So, reflecting on how affected I am by great games begs the question: what makes a game great? Good games abound, games I can enjoy, and then put down without any regret at finishing them, and then move on to the next: Far Cry, Fear, Resident Evil 4, Half Life (1), Starfox 64, anything with Mario in it—these would strongly fit in this category. They were obsessions during my play of them, but not from any emotional connection. Emotional connections are the key.

Now, “emotion” brings the connotation of sadness, but it’s much more than that. When I enjoy a film with my emotions, I usually mean that it has made me feel with the characters; the music definitely helps push me over—but character is key: in Shawshank Redemption I felt the struggle against injustice; in Braveheart I felt loss, betrayal and sacrifice; in Love Actually I felt, well, love (actually). But in every great movie that moves me, it is fraternity that I am affected by most—by the friendships that become family. In The Lord of the Rings, the bravery was stirring, but it was all Frodo and Samwise that brought the water. Andy Duphrain had Red, William Wallace had his warrior poets, and Nathan Drake in the Uncharted series has Sully, Elena, and even Chloe. Sully, who risks himself to let Nate get away in Uncharted 1 & 2; Sully, who is willing to almost bankrupt himself to get Nate out of a Turkish prison; Sully, who will travel the world with his friend, scheming, adventuring, getting him in trouble, and then helping to get him out of it. I covet Frodo his Samwise, Andy his Red, and Nathan his Sully. In the game chapters with Sully, when I would misstep, or my skills would not be enough to keep my electronic representation alive, and the color drained out of screen, the last thing I would hear before the reset to the last checkpoint would be Sully’s anguished voice yelling “NO!”—such a simple word to so clearly express the unbearable shock of losing your friend. It made me play more carefully, so that I wouldn’t break Sully’s heart when I died. In the Borneo chapter, when Sully called out that he was pinned down by gunfire, I immediately darted out from the safety of my cover—no thought for my own safety—to kill any minion who dared threaten my friend.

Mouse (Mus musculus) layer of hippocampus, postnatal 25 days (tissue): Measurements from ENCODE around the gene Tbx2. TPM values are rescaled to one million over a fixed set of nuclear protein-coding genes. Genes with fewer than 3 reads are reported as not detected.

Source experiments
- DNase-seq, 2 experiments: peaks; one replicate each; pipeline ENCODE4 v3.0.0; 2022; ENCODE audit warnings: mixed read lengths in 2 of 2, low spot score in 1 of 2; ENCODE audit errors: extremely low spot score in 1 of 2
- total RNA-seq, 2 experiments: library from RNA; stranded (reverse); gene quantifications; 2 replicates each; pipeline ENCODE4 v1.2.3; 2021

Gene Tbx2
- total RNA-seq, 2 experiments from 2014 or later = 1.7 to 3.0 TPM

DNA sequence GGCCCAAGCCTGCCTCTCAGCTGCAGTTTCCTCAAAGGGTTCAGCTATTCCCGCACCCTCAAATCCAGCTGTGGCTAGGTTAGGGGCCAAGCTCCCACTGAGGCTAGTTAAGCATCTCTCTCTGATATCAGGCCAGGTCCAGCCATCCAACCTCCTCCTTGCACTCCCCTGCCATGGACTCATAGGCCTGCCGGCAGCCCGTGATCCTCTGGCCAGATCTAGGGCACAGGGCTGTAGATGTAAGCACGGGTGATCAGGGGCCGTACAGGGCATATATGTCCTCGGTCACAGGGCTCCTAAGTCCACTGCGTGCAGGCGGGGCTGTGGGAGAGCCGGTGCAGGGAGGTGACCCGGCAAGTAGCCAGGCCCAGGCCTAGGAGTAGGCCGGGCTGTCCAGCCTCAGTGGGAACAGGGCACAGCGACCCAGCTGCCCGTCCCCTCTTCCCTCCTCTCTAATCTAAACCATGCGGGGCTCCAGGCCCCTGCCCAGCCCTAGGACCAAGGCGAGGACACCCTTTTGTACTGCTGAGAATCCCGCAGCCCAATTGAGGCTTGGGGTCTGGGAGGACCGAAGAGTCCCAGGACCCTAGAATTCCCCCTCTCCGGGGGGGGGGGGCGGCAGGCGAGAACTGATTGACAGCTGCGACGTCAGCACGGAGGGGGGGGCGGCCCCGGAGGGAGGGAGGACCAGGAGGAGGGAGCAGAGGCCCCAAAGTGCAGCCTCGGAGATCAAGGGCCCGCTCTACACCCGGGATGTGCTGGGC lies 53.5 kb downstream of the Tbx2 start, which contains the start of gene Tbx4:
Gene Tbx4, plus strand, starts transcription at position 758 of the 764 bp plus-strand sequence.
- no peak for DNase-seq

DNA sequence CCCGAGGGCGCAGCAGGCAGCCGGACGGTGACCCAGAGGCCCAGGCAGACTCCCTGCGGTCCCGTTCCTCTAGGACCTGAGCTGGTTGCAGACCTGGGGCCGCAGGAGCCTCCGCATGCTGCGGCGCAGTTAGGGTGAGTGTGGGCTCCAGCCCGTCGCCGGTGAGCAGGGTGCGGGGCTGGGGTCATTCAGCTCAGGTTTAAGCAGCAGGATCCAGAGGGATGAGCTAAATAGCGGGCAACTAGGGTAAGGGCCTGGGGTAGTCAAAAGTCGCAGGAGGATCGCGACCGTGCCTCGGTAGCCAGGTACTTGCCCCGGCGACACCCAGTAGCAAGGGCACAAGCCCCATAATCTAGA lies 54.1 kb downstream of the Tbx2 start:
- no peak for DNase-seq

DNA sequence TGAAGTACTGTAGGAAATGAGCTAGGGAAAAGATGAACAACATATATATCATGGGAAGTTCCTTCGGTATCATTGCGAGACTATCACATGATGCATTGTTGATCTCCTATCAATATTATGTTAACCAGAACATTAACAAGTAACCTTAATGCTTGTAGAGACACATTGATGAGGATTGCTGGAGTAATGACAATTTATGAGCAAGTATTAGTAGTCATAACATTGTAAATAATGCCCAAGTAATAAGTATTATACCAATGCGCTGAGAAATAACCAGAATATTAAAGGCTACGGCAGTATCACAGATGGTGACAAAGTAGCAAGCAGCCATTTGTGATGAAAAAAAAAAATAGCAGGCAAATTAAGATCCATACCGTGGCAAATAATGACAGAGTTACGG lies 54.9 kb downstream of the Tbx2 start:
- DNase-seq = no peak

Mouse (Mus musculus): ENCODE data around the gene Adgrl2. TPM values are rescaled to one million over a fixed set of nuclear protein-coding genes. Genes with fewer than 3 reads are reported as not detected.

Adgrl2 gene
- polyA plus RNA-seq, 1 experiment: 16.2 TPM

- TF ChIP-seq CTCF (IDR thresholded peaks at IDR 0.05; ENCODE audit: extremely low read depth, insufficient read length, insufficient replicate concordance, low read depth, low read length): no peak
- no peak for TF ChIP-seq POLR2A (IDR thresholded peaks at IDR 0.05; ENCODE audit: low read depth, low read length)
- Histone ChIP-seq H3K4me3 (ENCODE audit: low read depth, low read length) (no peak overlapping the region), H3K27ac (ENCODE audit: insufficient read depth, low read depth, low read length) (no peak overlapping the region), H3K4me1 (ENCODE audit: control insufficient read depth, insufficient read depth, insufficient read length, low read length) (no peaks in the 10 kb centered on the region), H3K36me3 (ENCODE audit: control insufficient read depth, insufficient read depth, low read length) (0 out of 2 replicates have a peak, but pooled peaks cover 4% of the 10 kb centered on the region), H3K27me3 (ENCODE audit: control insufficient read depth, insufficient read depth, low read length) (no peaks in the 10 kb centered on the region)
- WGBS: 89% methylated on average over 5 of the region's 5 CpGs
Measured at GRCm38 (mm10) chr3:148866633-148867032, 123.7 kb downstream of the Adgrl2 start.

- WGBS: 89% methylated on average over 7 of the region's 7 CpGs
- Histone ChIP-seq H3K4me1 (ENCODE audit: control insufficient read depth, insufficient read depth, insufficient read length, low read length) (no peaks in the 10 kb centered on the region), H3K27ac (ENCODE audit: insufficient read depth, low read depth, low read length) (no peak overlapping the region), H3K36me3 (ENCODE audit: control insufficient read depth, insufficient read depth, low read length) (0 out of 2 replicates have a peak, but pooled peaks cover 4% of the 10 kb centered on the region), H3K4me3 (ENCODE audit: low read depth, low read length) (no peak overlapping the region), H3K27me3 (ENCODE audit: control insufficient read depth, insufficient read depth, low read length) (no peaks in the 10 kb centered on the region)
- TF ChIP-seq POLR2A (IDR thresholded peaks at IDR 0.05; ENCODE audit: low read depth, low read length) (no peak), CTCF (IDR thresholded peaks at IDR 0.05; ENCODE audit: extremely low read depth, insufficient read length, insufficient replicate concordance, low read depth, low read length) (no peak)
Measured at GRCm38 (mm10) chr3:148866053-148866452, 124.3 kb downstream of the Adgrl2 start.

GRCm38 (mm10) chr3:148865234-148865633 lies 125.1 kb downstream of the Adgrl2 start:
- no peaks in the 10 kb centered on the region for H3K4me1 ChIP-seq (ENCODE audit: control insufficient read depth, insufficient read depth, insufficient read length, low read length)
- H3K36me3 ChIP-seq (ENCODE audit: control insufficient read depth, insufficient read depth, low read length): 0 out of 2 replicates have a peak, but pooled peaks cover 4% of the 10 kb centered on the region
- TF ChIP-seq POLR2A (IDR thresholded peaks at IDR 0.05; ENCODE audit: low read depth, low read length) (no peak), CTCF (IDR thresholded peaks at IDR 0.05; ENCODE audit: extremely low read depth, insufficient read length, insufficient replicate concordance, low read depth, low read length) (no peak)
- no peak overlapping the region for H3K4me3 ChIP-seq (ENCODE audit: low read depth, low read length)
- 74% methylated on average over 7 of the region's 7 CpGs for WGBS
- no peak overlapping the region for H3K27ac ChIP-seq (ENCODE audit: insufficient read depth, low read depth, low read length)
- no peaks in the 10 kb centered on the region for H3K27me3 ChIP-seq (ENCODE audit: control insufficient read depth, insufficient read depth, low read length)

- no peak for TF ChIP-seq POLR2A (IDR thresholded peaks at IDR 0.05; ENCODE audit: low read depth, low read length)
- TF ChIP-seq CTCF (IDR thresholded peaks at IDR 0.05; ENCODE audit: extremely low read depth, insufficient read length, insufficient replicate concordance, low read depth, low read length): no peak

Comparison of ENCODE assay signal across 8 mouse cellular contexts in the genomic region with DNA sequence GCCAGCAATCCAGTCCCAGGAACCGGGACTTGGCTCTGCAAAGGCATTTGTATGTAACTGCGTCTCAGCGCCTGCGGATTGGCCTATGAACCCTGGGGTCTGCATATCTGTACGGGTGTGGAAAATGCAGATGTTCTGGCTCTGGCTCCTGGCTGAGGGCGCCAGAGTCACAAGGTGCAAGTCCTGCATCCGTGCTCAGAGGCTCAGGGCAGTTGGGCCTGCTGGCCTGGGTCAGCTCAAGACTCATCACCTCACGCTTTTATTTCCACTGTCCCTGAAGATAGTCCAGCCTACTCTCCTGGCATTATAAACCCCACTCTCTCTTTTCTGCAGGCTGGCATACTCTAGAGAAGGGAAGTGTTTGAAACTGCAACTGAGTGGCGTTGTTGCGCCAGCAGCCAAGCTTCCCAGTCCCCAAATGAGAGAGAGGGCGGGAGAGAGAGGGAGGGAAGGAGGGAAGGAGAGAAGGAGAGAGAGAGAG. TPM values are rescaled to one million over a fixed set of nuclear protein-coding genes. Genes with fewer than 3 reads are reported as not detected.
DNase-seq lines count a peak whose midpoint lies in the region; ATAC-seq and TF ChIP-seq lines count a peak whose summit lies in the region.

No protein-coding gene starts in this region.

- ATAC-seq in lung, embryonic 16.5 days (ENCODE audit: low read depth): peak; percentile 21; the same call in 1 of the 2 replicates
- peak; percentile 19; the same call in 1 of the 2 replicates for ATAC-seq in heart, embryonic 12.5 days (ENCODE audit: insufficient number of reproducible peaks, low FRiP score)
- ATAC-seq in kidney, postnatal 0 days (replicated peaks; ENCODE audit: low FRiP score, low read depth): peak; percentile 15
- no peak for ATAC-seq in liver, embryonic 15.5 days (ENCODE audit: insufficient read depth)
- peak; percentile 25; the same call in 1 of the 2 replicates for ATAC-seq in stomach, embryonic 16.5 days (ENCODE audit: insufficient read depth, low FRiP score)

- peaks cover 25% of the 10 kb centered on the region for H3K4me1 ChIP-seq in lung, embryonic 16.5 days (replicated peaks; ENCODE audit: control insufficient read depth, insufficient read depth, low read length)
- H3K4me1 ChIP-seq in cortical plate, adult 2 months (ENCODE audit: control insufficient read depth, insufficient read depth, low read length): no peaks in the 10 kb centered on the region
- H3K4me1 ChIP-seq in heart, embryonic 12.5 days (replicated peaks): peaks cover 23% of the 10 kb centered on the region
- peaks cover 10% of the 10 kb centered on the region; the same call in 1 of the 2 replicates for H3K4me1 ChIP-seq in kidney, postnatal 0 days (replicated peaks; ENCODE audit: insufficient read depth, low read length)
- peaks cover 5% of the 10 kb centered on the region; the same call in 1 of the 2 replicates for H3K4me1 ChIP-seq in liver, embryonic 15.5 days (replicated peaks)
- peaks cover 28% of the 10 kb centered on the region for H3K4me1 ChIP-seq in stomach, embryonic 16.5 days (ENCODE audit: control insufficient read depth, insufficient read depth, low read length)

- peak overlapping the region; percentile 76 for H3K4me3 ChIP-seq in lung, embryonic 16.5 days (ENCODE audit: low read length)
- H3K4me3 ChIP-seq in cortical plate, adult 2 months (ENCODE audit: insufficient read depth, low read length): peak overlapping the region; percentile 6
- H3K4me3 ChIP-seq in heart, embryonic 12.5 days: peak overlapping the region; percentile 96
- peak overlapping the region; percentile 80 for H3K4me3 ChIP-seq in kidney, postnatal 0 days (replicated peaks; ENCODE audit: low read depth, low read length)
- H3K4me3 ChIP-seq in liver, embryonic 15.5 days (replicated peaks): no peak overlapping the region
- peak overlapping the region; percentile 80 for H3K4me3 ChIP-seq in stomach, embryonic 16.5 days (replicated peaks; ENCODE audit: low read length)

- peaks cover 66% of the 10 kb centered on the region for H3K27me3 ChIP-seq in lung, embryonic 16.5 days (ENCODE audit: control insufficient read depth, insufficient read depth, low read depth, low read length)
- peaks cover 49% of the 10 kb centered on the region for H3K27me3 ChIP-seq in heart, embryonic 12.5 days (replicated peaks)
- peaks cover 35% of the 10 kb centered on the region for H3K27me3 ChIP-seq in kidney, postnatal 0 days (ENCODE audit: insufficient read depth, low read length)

Me and my buddy, Sully

 Then there is Elena. Righteous, strong, capable, opinionated and fierce, alluring even when spattered with mud, willing to put herself in a warzone to expose wrongdoing, Elena makes Nathan a better person by setting high standards for herself: for Nathan to partner with her, he is required to make himself more honorable. I love how the ladies in the Uncharted games are self-sufficient; they can hold their own platforming, and in a gunfight. They are equals in your adventure, and don’t need you to babysit or protect them. And they, like Sully, are traumatized by your death, causing you to build your skill as a player, to spare them the pain of witnessing you die.

 Muddy, fierce, lovely.

Much has already been made of Uncharted 2’s action set pieces, circular narration techniques, and enthralling story. So all I will say in closing is, when you play, swim wherever you can, climb whatever you can, stop to play with the mountain children, pet every yak, look at every page in your journal, and enjoy the views (“I was talking about the mountains, really”).